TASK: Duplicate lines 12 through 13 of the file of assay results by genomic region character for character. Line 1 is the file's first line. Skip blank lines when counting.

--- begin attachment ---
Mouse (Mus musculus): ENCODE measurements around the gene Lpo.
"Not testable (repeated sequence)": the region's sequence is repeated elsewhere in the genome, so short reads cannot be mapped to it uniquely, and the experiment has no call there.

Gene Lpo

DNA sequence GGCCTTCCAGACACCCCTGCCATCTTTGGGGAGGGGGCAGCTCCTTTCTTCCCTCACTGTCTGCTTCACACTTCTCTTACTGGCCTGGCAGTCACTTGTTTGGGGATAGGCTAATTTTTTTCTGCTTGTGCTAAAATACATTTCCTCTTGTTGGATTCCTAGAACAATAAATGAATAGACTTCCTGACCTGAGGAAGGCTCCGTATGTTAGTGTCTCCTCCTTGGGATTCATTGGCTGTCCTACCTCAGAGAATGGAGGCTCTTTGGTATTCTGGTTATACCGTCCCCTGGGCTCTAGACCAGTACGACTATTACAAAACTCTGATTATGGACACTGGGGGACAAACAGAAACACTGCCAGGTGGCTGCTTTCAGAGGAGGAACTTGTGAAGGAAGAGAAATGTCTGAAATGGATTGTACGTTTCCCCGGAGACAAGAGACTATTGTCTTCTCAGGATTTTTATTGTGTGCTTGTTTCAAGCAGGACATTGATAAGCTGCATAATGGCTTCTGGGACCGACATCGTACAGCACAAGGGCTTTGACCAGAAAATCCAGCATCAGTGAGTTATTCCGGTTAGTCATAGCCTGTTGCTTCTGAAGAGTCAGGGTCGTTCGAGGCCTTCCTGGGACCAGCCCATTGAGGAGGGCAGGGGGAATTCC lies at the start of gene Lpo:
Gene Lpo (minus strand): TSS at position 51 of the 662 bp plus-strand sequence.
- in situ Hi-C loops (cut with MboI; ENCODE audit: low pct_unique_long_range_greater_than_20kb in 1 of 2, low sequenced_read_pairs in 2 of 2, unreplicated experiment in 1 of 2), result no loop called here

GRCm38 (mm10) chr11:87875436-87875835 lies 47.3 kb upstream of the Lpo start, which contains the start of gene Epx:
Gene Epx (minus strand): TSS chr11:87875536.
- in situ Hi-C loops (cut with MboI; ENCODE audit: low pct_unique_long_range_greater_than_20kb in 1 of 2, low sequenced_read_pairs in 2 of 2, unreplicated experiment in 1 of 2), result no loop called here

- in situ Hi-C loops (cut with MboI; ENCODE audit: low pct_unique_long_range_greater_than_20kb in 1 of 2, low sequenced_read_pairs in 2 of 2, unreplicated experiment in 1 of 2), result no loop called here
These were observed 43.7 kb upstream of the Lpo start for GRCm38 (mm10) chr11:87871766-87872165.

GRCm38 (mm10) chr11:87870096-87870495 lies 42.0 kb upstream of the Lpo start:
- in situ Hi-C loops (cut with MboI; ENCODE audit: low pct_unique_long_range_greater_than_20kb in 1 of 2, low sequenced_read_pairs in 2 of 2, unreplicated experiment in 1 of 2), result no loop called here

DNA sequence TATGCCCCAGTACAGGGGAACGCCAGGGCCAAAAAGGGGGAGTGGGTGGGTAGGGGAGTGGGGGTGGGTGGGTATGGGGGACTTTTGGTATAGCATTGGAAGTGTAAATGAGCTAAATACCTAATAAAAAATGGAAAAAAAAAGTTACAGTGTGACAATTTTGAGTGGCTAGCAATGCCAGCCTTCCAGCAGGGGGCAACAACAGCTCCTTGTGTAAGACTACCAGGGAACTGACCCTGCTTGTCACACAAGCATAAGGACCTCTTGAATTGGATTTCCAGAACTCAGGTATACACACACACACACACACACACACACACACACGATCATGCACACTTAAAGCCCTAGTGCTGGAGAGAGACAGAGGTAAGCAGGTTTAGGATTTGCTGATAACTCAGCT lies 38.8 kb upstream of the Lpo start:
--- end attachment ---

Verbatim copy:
GRCm38 (mm10) chr11:87870096-87870495 lies 42.0 kb upstream of the Lpo start:
- in situ Hi-C loops (cut with MboI; ENCODE audit: low pct_unique_long_range_greater_than_20kb in 1 of 2, low sequenced_read_pairs in 2 of 2, unreplicated experiment in 1 of 2), result no loop called here